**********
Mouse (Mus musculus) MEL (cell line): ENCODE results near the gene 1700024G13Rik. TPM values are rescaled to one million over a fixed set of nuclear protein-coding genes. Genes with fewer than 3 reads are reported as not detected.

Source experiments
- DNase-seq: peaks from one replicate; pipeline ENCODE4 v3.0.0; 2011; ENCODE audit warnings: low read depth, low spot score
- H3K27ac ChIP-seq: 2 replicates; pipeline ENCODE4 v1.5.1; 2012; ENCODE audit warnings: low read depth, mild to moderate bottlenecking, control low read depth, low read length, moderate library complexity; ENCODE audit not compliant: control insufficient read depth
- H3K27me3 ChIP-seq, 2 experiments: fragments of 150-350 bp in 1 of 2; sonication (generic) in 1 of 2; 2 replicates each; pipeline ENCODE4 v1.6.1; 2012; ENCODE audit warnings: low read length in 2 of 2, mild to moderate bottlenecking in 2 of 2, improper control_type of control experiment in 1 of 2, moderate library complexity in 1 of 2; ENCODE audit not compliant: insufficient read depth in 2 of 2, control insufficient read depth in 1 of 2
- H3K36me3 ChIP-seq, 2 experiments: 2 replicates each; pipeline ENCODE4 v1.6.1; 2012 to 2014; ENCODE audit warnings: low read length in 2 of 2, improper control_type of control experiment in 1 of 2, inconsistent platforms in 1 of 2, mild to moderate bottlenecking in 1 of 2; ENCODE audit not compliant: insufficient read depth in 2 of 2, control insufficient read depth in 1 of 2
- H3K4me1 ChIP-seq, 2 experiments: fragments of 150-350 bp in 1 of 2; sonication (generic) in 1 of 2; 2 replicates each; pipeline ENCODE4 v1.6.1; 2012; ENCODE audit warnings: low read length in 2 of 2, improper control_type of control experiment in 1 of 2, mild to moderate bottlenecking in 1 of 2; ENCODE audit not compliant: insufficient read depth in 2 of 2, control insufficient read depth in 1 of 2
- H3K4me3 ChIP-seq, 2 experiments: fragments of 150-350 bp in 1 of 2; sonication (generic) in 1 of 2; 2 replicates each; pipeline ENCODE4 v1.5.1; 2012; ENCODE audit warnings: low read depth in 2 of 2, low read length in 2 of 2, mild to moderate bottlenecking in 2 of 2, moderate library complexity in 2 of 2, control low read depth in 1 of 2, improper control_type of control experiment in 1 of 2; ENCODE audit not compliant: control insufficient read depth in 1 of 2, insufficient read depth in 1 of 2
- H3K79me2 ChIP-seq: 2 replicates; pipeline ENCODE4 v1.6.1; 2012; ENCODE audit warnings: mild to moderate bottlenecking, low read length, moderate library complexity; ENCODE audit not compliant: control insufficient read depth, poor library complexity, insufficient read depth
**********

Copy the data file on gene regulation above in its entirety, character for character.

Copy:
Mouse (Mus musculus) MEL (cell line): ENCODE results near the gene 1700024G13Rik. TPM values are rescaled to one million over a fixed set of nuclear protein-coding genes. Genes with fewer than 3 reads are reported as not detected.

Source experiments
- DNase-seq: peaks from one replicate; pipeline ENCODE4 v3.0.0; 2011; ENCODE audit warnings: low read depth, low spot score
- H3K27ac ChIP-seq: 2 replicates; pipeline ENCODE4 v1.5.1; 2012; ENCODE audit warnings: low read depth, mild to moderate bottlenecking, control low read depth, low read length, moderate library complexity; ENCODE audit not compliant: control insufficient read depth
- H3K27me3 ChIP-seq, 2 experiments: fragments of 150-350 bp in 1 of 2; sonication (generic) in 1 of 2; 2 replicates each; pipeline ENCODE4 v1.6.1; 2012; ENCODE audit warnings: low read length in 2 of 2, mild to moderate bottlenecking in 2 of 2, improper control_type of control experiment in 1 of 2, moderate library complexity in 1 of 2; ENCODE audit not compliant: insufficient read depth in 2 of 2, control insufficient read depth in 1 of 2
- H3K36me3 ChIP-seq, 2 experiments: 2 replicates each; pipeline ENCODE4 v1.6.1; 2012 to 2014; ENCODE audit warnings: low read length in 2 of 2, improper control_type of control experiment in 1 of 2, inconsistent platforms in 1 of 2, mild to moderate bottlenecking in 1 of 2; ENCODE audit not compliant: insufficient read depth in 2 of 2, control insufficient read depth in 1 of 2
- H3K4me1 ChIP-seq, 2 experiments: fragments of 150-350 bp in 1 of 2; sonication (generic) in 1 of 2; 2 replicates each; pipeline ENCODE4 v1.6.1; 2012; ENCODE audit warnings: low read length in 2 of 2, improper control_type of control experiment in 1 of 2, mild to moderate bottlenecking in 1 of 2; ENCODE audit not compliant: insufficient read depth in 2 of 2, control insufficient read depth in 1 of 2
- H3K4me3 ChIP-seq, 2 experiments: fragments of 150-350 bp in 1 of 2; sonication (generic) in 1 of 2; 2 replicates each; pipeline ENCODE4 v1.5.1; 2012; ENCODE audit warnings: low read depth in 2 of 2, low read length in 2 of 2, mild to moderate bottlenecking in 2 of 2, moderate library complexity in 2 of 2, control low read depth in 1 of 2, improper control_type of control experiment in 1 of 2; ENCODE audit not compliant: control insufficient read depth in 1 of 2, insufficient read depth in 1 of 2
- H3K79me2 ChIP-seq: 2 replicates; pipeline ENCODE4 v1.6.1; 2012; ENCODE audit warnings: mild to moderate bottlenecking, low read length, moderate library complexity; ENCODE audit not compliant: control insufficient read depth, poor library complexity, insufficient read depth